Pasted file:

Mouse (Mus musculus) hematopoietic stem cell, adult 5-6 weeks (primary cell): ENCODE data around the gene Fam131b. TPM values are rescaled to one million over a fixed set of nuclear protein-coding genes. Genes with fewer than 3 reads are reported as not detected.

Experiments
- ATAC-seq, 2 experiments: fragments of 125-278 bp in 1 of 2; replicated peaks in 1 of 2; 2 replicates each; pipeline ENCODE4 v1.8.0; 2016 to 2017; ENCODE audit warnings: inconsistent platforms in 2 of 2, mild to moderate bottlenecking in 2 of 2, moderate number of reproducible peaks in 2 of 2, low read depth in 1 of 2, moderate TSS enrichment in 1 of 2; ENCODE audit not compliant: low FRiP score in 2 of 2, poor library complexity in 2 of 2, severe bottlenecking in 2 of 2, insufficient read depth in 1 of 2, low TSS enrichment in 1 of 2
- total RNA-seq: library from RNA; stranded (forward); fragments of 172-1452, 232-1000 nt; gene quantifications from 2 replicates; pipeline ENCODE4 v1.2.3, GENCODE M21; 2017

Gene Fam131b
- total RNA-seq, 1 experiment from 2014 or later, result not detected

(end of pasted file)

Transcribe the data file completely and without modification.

Mouse (Mus musculus) hematopoietic stem cell, adult 5-6 weeks (primary cell): ENCODE data around the gene Fam131b. TPM values are rescaled to one million over a fixed set of nuclear protein-coding genes. Genes with fewer than 3 reads are reported as not detected.

Experiments
- ATAC-seq, 2 experiments: fragments of 125-278 bp in 1 of 2; replicated peaks in 1 of 2; 2 replicates each; pipeline ENCODE4 v1.8.0; 2016 to 2017; ENCODE audit warnings: inconsistent platforms in 2 of 2, mild to moderate bottlenecking in 2 of 2, moderate number of reproducible peaks in 2 of 2, low read depth in 1 of 2, moderate TSS enrichment in 1 of 2; ENCODE audit not compliant: low FRiP score in 2 of 2, poor library complexity in 2 of 2, severe bottlenecking in 2 of 2, insufficient read depth in 1 of 2, low TSS enrichment in 1 of 2
- total RNA-seq: library from RNA; stranded (forward); fragments of 172-1452, 232-1000 nt; gene quantifications from 2 replicates; pipeline ENCODE4 v1.2.3, GENCODE M21; 2017

Gene Fam131b
- total RNA-seq, 1 experiment from 2014 or later, result not detected